By Matt Murphy
STATE HOUSE NEWS SERVICE
TAMPA, FLA., AUG. 29, 2012….At 18, Evan Kenney is the youngest delegate to the Republican National Convention from Massachusetts, inspired by a good teacher and the values of free enterprise and liberty espoused by the Republican Party.
He’s also a Ron Paul supporter. But unlike other Paul delegates in Tampa, he’s not here to crash Mitt Romney’s party.
“I became a delegate because I had a really motivational teacher at Wakefield Memorial High School who always questioned his students and challenged his students to question authority through logic and reason, never emotion, always use the facts,” Kenney told the News Service on the second night of the Republican National Convention.
“And then I found Dr. Ron Paul who was always talking about the national debt and inflation and the Federal Reserve printing money and he was all about the facts, and I liked that,” he said.
Kenney’s road to Tampa was paved with obstacles, starting with getting certified by the Republican State Committee as a delegate from the home state of the presidential nominee.
Members of the Liberty Caucus flooded local caucuses this year and secured 17 delegate spots, but the state committee decertified the delegates because they did not submit timely affidavits pledging their votes to Romney. An appeal by the delegates was upheld by the Republican National Committee, but in the lead-up to the convention the MassGOP struck a deal to avoid a further appeal. Five five delegates from the Liberty Caucus, including two voting delegates and three alternates, were allowed to attend the convention.
“That internal fight, I like to think that it’s over. It’s behind us,” Kenney said.
Kenney said that since arriving Tampa, leaders of the Massachusetts Republican Party have been nothing but friendly and welcoming. He was even recognized at the delegation breakfast on Tuesday morning.
On the convention floor Tuesday, many Paul delegates shouted out the one-time candidate’s name, and loudly protested the adoption of the convention rules over objections to the process for seating delegates. They were quickly overruled, but not before some members of the Maine delegation walked out over being unseated by the RNC. Minnesota was one state that cast the majority of its delegates for Paul.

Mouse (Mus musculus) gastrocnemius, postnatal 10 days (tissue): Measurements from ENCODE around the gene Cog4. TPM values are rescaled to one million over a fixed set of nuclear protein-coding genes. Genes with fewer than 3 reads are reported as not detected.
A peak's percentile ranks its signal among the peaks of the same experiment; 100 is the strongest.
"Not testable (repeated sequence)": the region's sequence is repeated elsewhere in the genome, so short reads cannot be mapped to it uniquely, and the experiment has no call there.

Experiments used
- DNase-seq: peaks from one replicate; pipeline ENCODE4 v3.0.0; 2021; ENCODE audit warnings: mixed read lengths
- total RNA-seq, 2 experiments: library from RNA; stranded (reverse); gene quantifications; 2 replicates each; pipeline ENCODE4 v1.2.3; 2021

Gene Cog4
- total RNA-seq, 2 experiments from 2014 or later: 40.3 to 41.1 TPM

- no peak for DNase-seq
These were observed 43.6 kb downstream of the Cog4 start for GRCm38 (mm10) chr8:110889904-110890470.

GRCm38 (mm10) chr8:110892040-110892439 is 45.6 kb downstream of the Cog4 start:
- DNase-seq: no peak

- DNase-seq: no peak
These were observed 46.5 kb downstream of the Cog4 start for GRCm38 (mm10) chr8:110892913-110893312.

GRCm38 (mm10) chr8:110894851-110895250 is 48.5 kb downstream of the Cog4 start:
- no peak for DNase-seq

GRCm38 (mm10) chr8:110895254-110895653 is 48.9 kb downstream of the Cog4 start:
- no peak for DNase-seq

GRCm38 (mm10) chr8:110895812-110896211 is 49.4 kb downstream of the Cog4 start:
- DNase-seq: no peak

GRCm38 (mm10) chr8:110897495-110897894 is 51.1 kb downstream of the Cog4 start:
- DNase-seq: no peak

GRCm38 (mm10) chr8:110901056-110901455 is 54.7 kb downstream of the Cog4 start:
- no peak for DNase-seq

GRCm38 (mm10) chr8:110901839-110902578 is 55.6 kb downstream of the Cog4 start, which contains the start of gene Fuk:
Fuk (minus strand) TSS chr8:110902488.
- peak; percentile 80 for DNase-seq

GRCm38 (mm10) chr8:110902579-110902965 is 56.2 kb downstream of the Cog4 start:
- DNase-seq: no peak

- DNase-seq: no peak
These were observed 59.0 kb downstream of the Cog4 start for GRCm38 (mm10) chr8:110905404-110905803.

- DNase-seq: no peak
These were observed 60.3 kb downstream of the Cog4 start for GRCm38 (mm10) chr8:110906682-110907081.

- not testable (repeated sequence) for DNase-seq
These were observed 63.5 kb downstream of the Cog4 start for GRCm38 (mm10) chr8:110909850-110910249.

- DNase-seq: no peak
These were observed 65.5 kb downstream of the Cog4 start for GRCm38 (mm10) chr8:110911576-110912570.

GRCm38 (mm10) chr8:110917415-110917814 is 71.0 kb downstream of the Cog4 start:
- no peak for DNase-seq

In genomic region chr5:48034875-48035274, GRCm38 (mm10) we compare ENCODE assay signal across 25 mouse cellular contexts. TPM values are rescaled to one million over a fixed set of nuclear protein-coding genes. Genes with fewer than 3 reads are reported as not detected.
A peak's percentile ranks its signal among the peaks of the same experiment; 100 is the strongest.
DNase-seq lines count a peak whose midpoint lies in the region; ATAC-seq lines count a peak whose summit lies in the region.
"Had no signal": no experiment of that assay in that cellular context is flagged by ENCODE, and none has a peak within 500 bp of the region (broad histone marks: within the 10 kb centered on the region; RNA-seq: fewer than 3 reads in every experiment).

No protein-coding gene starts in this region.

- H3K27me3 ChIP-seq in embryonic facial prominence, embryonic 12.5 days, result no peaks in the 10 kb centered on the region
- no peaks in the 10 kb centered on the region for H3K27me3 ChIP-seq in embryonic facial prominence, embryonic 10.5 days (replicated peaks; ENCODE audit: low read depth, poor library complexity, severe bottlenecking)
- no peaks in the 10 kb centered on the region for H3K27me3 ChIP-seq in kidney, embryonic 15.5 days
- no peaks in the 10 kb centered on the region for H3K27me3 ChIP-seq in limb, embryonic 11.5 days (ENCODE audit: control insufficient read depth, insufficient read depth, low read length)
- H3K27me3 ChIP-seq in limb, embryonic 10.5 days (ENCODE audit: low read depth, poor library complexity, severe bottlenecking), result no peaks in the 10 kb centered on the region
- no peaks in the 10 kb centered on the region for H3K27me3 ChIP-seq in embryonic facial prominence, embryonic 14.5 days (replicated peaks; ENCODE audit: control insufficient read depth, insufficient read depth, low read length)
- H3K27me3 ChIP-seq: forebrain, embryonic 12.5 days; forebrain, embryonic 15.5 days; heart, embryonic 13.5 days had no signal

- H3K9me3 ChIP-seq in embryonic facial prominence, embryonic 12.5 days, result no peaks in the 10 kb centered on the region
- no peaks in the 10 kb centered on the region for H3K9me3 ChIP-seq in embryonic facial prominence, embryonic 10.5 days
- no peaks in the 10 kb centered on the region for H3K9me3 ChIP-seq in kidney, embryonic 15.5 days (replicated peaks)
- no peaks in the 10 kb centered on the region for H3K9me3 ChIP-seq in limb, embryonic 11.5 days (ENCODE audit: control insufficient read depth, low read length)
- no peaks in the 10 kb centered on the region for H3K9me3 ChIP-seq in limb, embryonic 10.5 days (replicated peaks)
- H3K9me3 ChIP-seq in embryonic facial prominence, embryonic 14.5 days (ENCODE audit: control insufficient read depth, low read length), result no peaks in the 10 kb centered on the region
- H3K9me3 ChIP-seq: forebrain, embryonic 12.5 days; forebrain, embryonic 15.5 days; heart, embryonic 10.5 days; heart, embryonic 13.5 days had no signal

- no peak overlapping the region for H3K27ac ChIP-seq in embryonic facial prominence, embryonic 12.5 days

Paul, despite his inability to gain traction nationally, has a devoted cast of followers, including libertarians and Tea Party activists, who have staged events and rallies in Tampa throughout the first few days of the convention.
“He turned my attention to the national debt, and I realized I have to pay that off. I already owe hundreds of thousands of dollars to the federal government and I haven’t paid for college yet,” Kenney said of his support for Paul.
Kenney will start college at Fitchburg State University when he returns from Tampa, and plans to study film.
Even though Paul’s quest for the presidency failed and the movement he helped start will likely soon need a new standard-bearer, Kenney said he can always fall back on the “Republican oath.”
“The Republican oath talks about principles of liberty, freedom of enterprise, equal rights, sound money policy, all these great things that I hope all Americans should believe in and those are the real values of the Republican Party,” Kenney said.
It hasn’t been all business for Kenney in Tampa. Kenney said he’s been keeping a journal to help remember all the experiences and people he’s met here, including Rep. Ron Paul and his son Sen. Rand Paul.
Former Republican National Committee Chairman Michael Steele even recognized him from an interview he did with MSNBC’s Rachel Maddow.
“I’ve been star-struck most of the time, so I’m really grateful for this opportunity,” Kenney said.